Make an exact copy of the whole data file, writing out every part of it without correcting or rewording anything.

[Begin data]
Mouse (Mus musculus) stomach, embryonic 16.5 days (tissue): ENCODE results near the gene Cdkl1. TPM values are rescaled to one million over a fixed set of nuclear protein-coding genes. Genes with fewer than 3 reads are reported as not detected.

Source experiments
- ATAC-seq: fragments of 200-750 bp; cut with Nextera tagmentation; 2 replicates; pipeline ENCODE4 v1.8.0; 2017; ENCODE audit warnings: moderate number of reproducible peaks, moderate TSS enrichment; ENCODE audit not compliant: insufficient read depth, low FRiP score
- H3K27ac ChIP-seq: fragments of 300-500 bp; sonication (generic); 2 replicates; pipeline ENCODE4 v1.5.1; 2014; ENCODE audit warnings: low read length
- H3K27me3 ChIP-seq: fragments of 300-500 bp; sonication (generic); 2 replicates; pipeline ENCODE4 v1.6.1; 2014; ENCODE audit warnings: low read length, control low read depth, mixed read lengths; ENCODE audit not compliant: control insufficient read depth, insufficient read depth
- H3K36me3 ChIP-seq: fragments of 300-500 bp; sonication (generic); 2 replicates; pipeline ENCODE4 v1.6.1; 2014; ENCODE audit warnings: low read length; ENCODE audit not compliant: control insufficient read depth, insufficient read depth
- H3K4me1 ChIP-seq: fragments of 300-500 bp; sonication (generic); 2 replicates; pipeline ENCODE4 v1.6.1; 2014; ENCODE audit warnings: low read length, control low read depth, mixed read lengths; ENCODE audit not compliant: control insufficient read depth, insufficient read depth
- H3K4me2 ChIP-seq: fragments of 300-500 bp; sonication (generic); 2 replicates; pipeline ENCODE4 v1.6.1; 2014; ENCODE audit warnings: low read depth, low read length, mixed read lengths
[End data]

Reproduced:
Mouse (Mus musculus) stomach, embryonic 16.5 days (tissue): ENCODE results near the gene Cdkl1. TPM values are rescaled to one million over a fixed set of nuclear protein-coding genes. Genes with fewer than 3 reads are reported as not detected.

Source experiments
- ATAC-seq: fragments of 200-750 bp; cut with Nextera tagmentation; 2 replicates; pipeline ENCODE4 v1.8.0; 2017; ENCODE audit warnings: moderate number of reproducible peaks, moderate TSS enrichment; ENCODE audit not compliant: insufficient read depth, low FRiP score
- H3K27ac ChIP-seq: fragments of 300-500 bp; sonication (generic); 2 replicates; pipeline ENCODE4 v1.5.1; 2014; ENCODE audit warnings: low read length
- H3K27me3 ChIP-seq: fragments of 300-500 bp; sonication (generic); 2 replicates; pipeline ENCODE4 v1.6.1; 2014; ENCODE audit warnings: low read length, control low read depth, mixed read lengths; ENCODE audit not compliant: control insufficient read depth, insufficient read depth
- H3K36me3 ChIP-seq: fragments of 300-500 bp; sonication (generic); 2 replicates; pipeline ENCODE4 v1.6.1; 2014; ENCODE audit warnings: low read length; ENCODE audit not compliant: control insufficient read depth, insufficient read depth
- H3K4me1 ChIP-seq: fragments of 300-500 bp; sonication (generic); 2 replicates; pipeline ENCODE4 v1.6.1; 2014; ENCODE audit warnings: low read length, control low read depth, mixed read lengths; ENCODE audit not compliant: control insufficient read depth, insufficient read depth
- H3K4me2 ChIP-seq: fragments of 300-500 bp; sonication (generic); 2 replicates; pipeline ENCODE4 v1.6.1; 2014; ENCODE audit warnings: low read depth, low read length, mixed read lengths